This history feature was written and researched by Annamaria Haden, Old Baldy summer 2020 intern. Haden is a senior at UNCW studying history.
Thomas Franklin Boyd purchased Smith Island in 1914. Boyd is a crucial figure in 20th Century development of Bald Head Island. Boyd intended Bald Head Island, which he renamed and advertised as Palmetto Island, to be a tropical and sophisticated tourist destination. Boyd’s optimistic vision for the island’s potential included the construction of a pavilion, hotel, clubhouse, and even a trolley to connect the island with Wilmington. However, an aspect of Boyd’s ownership of Smith Island that is often overlooked is the livestock farming operations that occurred just a few years before the 1920s. In environmental history, an industry such as animal agriculture is often studied through multiple aspects such as the role of the environment, perspective and impacts on the animals, and of course, the profits made from the commodification of livestock production.
There are numerous 20th Century primary sources, specifically local newspaper articles that discussed the livestock on Bald Head Island under Boyd. The newspaper articles have two factors in common. The newspapers both highly respect the ranching plans under Boyd and highlight just how perfect the environment of Bald Head was for farming livestock. Early 20th Century newspapers emphasized the ideal conditions that the environment of Smith Island served for livestock farming. This included examples such as the year-round feeding ground that the land offered livestock, which relates back to the consistently advertised sub-tropical climate of Palmetto Island. Another article acknowledged what many still favor about the island today: the isolation of Bald Head. For example, an issue of The Wilmington Morning Star from March, 1917, stated that Bald Head was an ideal location for cattle ranching because it was distant from the crowded centers of the state but was still conveniently close enough to the Carolina Packing House Company, which was located in Wilmington on Smith’s Creek. The article also mentioned that the environment provided a natural fence which prevented the livestock, that they specified as cattle, hogs, sheep, and goats, from escaping any substantial distance from the ranch. Other aspects from additional local newspapers included the abundant acreage that the island offered potential ranching efforts and that the island was overall well adapted for the industry. Such claims about the adaptation of the environment of Bald Head is crucial for cattle ranching because cattle are not the most adaptive animal. So, characteristics of the environment mentioned by articles such as the warm climate that offered feeding ground all year and natural enclosure from the landscape of the island are just a few of the favorable conditions for cattle.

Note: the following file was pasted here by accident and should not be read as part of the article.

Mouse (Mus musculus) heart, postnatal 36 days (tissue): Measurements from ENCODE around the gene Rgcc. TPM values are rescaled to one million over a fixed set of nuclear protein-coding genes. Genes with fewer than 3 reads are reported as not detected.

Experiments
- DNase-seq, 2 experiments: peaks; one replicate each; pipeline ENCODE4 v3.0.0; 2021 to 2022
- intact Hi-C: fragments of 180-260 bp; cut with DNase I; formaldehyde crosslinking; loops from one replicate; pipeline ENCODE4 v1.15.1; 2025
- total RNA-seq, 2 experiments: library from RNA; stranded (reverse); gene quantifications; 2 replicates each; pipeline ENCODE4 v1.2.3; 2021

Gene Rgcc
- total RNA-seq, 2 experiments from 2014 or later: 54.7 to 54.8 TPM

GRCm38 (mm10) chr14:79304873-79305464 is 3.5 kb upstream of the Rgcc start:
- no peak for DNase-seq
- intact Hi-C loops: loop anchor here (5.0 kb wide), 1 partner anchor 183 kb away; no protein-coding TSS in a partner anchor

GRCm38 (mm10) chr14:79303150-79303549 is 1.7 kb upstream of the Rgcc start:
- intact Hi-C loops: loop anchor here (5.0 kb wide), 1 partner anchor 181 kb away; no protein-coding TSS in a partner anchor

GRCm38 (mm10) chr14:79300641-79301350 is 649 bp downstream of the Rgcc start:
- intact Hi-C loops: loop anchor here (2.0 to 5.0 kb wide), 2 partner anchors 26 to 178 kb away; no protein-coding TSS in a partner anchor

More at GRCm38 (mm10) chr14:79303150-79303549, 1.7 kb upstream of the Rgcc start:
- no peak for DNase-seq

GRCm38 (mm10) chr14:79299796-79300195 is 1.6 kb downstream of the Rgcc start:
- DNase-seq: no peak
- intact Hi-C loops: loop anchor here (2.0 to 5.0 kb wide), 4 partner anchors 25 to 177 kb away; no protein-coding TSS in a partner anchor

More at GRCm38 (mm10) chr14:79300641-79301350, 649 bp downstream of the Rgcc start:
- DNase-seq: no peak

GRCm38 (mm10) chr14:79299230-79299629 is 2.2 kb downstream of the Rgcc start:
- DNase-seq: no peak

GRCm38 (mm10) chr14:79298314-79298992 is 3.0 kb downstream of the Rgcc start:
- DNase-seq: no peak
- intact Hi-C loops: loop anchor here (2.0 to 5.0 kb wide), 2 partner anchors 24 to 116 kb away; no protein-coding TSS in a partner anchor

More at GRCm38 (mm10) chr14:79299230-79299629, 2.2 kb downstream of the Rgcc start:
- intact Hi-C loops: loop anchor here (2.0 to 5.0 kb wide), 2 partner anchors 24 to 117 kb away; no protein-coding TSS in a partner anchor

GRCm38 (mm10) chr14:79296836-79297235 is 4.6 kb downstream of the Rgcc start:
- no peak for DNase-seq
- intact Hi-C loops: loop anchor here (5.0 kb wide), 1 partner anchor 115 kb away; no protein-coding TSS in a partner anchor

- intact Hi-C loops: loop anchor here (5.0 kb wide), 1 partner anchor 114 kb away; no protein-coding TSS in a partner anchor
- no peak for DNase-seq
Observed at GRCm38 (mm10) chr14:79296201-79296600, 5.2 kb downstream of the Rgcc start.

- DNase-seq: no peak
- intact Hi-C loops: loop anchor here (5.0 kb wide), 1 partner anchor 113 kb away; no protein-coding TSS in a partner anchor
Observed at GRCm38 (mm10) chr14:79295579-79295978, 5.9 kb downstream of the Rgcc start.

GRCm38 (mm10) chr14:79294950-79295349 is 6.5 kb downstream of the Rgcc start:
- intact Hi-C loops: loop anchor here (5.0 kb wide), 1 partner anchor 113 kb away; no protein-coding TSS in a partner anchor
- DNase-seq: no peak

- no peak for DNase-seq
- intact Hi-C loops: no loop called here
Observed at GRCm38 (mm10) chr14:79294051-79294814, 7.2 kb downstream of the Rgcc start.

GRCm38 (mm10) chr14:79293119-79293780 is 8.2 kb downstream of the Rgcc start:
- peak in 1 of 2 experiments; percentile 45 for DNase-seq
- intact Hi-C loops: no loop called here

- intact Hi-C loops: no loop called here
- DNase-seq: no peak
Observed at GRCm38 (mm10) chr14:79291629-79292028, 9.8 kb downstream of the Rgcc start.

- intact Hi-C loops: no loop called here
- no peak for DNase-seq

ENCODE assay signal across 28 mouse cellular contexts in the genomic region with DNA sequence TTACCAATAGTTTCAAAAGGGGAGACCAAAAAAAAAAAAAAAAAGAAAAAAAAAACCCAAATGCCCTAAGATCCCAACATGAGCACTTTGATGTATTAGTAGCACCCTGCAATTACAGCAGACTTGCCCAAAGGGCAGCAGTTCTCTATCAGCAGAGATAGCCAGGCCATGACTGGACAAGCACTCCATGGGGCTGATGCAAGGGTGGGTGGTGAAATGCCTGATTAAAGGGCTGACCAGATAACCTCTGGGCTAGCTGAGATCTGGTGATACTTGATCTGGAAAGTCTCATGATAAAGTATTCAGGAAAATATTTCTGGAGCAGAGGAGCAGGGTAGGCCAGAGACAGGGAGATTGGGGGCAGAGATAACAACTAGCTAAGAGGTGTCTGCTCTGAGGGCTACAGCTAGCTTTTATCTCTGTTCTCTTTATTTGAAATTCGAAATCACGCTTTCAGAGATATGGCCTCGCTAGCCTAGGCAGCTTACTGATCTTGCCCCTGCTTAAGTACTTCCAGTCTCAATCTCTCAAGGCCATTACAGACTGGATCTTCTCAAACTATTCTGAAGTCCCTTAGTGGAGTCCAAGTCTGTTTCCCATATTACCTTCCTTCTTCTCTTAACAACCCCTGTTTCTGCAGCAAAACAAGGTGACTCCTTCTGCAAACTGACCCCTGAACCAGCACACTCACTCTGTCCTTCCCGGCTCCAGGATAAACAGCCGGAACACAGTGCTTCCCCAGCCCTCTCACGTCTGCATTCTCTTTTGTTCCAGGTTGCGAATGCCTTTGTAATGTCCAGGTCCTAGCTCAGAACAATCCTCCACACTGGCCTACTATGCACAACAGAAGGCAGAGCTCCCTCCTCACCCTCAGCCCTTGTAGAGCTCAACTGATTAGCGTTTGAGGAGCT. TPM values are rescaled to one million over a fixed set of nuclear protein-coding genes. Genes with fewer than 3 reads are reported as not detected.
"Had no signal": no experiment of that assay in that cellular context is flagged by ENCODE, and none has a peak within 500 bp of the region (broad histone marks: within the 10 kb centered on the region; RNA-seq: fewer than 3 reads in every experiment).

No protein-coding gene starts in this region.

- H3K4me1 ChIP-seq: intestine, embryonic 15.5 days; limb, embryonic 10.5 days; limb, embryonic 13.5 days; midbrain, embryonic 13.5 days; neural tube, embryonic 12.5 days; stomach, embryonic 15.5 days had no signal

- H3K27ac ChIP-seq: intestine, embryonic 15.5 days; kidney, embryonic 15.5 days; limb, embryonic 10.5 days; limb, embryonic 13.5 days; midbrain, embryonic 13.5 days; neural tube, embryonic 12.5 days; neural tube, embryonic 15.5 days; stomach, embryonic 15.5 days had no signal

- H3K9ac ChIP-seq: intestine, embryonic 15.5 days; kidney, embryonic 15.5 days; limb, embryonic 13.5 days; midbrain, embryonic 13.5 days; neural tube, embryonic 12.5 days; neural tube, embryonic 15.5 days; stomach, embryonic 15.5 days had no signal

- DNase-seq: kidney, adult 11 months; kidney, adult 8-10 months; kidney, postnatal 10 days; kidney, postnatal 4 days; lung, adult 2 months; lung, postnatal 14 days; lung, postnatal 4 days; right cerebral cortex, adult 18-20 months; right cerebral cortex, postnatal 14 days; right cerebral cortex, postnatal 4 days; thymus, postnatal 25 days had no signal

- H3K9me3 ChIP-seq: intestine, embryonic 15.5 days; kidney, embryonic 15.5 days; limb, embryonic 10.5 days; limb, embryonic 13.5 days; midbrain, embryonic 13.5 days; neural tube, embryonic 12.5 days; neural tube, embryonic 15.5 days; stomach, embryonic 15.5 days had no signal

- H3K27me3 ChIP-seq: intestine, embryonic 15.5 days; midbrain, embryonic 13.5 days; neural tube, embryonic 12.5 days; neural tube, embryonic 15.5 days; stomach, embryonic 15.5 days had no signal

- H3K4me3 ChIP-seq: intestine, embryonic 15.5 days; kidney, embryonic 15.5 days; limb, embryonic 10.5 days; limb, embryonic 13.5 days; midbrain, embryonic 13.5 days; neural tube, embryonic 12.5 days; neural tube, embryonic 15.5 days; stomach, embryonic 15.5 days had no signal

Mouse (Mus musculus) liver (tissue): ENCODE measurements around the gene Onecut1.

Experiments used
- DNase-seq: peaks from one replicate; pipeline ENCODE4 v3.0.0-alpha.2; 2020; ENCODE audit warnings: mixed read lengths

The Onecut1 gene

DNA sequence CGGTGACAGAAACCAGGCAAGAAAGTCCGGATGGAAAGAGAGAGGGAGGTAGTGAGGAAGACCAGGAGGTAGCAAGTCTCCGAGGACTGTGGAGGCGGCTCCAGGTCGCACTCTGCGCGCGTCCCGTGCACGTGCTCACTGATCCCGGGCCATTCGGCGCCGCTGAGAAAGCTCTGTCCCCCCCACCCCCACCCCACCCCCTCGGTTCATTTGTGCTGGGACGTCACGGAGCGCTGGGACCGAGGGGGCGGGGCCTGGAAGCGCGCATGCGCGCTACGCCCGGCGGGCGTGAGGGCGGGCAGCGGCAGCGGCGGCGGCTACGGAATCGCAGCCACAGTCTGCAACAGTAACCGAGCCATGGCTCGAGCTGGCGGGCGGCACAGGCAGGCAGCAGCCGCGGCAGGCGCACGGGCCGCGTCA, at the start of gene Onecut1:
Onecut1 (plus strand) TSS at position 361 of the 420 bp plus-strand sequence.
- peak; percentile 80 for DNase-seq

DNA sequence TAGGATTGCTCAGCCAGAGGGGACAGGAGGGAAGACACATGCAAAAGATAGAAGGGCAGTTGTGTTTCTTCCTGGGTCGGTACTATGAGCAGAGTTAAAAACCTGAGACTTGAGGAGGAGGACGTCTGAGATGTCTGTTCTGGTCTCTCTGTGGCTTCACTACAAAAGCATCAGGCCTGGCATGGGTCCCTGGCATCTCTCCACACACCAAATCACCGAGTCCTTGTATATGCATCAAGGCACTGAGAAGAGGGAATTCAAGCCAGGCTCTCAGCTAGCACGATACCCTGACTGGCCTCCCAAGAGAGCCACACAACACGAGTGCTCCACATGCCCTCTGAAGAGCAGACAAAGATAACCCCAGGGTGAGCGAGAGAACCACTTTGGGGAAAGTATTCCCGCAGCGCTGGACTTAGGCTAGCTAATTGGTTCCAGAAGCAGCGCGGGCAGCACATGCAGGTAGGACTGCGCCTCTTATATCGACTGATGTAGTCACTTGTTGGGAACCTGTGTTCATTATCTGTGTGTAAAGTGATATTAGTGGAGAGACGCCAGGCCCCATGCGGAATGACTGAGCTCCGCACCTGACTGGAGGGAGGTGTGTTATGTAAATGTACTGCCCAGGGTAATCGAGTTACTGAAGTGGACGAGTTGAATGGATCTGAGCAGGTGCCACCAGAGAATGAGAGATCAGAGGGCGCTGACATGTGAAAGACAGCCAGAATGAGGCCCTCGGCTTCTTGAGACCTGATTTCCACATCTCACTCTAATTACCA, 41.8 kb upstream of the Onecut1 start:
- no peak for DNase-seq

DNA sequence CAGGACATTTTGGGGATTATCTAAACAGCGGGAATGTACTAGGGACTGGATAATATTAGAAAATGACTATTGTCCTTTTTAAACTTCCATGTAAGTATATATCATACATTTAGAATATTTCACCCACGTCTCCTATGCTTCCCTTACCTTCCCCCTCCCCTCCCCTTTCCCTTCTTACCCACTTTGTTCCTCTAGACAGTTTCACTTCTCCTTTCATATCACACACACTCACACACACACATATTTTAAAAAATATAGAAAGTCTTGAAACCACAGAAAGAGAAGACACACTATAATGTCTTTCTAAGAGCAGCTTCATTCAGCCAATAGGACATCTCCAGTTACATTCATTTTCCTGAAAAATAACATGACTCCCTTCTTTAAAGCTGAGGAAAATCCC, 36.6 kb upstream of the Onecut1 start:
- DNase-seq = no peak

Evidence from primary sources of cattle ranching on Smith Island during the ownership of Boyd date back to February, 1917. It is important to note that cattle were not the only livestock on the island. Horses, sheep, goats, and of course, hogs were all mentioned throughout primary sources. A Wilmington Dispatch article from March, 1917, suggested that due to the wild hog population already present on the island, Boyd did not intend to farm hogs. However, other sources emphasize just how many hogs Boyd owned. A stock certificate from 1917 noted that hogs were the exception because they all fell under the property of Boyd. Additionally, a Wilmington Morning Star article noted that Boyd experimented with hog farming before 1917, and again, discovered the environment was well adapted for such a business. The article even mentioned specific details, Boyd had around 2,000 to 3,000 hogs and about 1,500 to sell by the end of 1917 and intended to have much more than that by 1918. As for the quantity of cattle, an article in February, 1917, noted that another carload of cattle was shipped to Smith Island. Both of these comments on Boyd operating hog and cattle farms before 1917 suggest that his experimentation with livestock farming happened only a year or two after his purchase of the island in 1914.
It is important to note that livestock farming was another marketing tool that Boyd and Palmetto Island investors used to advertise the island even more, but this time, towards investors rather than tourists. The newspapers rarely failed to mention the profitable enterprise that the ranching operation on Bald Head caused the plot owners, investors, and stockholders of Palmetto Island. For example, one article even noted that the plot landowners of Bald Head would soon realize the value of their property once their land was put to good use with livestock farming. From a broader perspective, The Wilmington Morning Star acknowledged that the livestock ranching on Bald Head would contribute even more to the agricultural industry of the Cape Fear region as a whole. A region, that was again, noted as perfectly suited for agricultural pursuits.
Somewhat predictably, livestock farming did not quite align with the high-class tourist destination that Boyd promised tourists on their visits to Palmetto Island. However, the early stages of livestock ranching during Boyd’s ownership of the island presents one of the many environmental history topics within 20th Century Development.
For more information on Palmetto Island and Thomas Franklin Boyd, visit the Old Blady Subject Files at oldbaldy.org/archives.